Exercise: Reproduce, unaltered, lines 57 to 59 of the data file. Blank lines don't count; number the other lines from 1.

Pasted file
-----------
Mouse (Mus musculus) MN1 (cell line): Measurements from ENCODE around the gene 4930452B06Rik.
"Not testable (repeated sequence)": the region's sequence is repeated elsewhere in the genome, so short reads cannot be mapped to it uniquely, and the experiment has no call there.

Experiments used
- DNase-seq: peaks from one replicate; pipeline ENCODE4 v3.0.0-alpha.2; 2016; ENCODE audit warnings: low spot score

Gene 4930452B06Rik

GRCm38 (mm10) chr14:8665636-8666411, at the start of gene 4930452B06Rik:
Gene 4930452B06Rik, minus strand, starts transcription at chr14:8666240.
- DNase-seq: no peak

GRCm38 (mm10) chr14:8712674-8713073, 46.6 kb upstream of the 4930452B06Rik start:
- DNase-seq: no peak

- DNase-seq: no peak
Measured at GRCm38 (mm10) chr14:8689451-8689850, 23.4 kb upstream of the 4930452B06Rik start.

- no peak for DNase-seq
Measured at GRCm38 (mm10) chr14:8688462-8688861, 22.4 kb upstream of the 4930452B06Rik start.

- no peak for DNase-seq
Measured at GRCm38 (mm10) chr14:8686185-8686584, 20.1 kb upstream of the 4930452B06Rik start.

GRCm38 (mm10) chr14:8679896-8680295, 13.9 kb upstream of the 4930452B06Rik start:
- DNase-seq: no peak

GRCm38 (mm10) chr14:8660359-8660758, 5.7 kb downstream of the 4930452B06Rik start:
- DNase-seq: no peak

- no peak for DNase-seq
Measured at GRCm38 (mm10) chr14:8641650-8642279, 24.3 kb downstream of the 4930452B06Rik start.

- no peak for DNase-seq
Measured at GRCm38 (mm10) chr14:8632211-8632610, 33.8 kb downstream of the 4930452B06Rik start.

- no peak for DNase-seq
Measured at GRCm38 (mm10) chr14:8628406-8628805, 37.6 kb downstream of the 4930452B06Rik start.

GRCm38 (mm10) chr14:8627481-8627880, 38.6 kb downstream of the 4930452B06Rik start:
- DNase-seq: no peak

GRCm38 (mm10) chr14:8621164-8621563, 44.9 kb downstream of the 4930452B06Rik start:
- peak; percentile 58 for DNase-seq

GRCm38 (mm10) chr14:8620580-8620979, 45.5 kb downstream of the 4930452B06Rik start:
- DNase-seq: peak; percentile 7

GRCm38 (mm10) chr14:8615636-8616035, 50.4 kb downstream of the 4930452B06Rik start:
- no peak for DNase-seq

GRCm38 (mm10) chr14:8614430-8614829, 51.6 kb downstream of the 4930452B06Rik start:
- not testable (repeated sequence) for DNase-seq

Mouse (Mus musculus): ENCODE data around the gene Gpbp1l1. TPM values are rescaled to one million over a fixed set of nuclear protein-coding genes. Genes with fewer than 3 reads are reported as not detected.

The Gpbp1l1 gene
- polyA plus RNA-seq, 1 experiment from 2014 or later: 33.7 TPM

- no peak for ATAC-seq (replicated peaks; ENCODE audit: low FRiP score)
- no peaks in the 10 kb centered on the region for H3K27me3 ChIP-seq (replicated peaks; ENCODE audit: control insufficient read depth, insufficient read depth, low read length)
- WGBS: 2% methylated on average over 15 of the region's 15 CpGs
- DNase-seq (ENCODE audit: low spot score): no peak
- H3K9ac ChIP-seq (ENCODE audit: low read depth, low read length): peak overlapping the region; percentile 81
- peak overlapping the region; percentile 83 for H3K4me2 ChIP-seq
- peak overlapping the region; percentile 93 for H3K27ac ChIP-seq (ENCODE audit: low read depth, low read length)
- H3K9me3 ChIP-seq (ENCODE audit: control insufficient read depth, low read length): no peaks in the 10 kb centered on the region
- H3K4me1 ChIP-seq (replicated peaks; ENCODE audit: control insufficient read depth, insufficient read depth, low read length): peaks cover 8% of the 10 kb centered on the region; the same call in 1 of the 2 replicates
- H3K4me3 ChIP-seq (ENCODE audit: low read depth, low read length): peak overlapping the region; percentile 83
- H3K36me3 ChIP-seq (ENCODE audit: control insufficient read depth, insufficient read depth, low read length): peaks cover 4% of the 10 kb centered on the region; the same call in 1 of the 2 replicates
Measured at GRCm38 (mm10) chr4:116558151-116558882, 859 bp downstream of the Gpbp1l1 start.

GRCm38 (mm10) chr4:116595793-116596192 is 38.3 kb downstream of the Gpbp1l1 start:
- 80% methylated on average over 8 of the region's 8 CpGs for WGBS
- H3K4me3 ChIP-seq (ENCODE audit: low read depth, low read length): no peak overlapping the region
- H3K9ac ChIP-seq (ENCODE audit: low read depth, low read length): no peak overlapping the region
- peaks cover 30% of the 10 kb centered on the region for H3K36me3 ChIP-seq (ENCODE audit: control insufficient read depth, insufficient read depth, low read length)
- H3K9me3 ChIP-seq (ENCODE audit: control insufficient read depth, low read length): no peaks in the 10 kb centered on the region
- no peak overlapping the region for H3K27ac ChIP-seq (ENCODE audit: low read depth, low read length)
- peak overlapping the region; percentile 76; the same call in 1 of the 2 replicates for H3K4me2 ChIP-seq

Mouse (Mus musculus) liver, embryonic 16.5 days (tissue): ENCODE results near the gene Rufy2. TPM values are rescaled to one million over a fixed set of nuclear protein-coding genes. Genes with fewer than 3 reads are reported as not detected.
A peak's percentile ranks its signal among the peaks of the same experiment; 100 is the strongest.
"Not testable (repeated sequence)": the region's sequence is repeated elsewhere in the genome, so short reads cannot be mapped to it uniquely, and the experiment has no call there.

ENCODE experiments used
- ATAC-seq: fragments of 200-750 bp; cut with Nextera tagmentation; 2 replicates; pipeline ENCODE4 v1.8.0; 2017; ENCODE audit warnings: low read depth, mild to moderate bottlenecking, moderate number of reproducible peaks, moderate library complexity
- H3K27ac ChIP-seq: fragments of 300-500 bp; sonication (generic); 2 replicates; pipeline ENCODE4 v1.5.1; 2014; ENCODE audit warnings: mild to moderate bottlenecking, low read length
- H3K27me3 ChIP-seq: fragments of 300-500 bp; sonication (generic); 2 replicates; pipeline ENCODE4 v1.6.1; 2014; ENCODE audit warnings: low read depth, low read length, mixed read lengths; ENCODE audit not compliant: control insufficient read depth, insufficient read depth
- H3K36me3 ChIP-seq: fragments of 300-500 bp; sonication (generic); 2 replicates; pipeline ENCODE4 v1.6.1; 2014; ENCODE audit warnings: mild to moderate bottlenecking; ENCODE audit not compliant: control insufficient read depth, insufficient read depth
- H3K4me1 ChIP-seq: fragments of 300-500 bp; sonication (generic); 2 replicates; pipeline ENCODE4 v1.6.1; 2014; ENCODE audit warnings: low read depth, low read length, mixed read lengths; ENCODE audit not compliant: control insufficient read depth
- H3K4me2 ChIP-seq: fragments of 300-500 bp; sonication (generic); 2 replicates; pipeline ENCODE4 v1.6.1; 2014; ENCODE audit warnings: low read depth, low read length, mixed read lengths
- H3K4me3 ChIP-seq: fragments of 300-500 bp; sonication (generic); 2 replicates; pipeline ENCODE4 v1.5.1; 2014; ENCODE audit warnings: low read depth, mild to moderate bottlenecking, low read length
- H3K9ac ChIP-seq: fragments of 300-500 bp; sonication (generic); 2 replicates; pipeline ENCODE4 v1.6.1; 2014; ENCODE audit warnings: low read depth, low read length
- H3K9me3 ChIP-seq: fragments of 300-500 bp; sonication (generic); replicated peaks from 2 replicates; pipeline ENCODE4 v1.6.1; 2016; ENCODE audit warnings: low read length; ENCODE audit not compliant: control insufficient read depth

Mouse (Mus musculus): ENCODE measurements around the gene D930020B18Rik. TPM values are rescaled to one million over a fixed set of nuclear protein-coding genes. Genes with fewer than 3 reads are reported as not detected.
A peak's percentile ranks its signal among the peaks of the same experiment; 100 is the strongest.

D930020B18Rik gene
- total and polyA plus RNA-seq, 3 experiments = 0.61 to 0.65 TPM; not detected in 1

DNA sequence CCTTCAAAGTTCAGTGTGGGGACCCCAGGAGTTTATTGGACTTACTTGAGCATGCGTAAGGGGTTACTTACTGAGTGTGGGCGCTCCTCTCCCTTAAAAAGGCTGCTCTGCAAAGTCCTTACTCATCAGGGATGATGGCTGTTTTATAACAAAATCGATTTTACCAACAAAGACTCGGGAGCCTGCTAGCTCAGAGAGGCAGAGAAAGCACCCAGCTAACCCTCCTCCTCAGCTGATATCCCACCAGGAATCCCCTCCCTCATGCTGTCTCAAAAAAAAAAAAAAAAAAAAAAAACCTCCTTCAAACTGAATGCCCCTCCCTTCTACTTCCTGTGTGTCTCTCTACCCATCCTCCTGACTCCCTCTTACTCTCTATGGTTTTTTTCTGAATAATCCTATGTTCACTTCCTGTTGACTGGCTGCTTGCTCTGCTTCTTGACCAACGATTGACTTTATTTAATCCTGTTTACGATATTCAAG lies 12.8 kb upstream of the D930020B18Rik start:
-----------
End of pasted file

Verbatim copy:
- H3K9me3 ChIP-seq (ENCODE audit: control insufficient read depth, low read length): no peaks in the 10 kb centered on the region
- no peak overlapping the region for H3K27ac ChIP-seq (ENCODE audit: low read depth, low read length)
- peak overlapping the region; percentile 76; the same call in 1 of the 2 replicates for H3K4me2 ChIP-seq